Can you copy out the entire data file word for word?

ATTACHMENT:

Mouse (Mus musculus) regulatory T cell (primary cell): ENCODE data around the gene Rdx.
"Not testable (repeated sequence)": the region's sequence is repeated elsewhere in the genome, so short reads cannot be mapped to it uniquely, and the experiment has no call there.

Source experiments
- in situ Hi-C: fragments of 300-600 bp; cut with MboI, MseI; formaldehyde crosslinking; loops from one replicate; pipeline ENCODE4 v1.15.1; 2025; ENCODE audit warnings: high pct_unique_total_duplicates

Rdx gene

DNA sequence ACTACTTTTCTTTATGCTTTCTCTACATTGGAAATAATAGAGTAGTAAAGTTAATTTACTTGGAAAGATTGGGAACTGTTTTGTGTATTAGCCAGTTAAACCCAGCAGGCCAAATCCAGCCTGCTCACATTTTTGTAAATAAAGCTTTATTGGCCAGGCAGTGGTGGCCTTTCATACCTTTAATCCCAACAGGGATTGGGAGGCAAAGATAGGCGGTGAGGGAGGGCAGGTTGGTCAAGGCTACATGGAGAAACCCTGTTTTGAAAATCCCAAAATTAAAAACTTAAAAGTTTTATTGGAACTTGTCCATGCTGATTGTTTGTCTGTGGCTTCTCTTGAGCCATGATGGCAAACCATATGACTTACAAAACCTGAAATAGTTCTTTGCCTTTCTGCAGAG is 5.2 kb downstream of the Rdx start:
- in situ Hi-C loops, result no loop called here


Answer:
Mouse (Mus musculus) regulatory T cell (primary cell): ENCODE data around the gene Rdx.
"Not testable (repeated sequence)": the region's sequence is repeated elsewhere in the genome, so short reads cannot be mapped to it uniquely, and the experiment has no call there.

Source experiments
- in situ Hi-C: fragments of 300-600 bp; cut with MboI, MseI; formaldehyde crosslinking; loops from one replicate; pipeline ENCODE4 v1.15.1; 2025; ENCODE audit warnings: high pct_unique_total_duplicates

Rdx gene

DNA sequence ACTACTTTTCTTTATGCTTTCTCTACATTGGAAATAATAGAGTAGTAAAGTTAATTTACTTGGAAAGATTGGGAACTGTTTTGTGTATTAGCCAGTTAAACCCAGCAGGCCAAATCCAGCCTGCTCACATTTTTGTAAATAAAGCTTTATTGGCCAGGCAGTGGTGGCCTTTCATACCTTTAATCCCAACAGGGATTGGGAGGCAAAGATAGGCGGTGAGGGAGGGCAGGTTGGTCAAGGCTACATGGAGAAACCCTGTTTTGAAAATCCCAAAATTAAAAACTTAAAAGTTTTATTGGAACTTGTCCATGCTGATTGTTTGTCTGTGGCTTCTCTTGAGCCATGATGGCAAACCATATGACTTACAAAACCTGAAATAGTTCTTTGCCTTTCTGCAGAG is 5.2 kb downstream of the Rdx start:
- in situ Hi-C loops, result no loop called here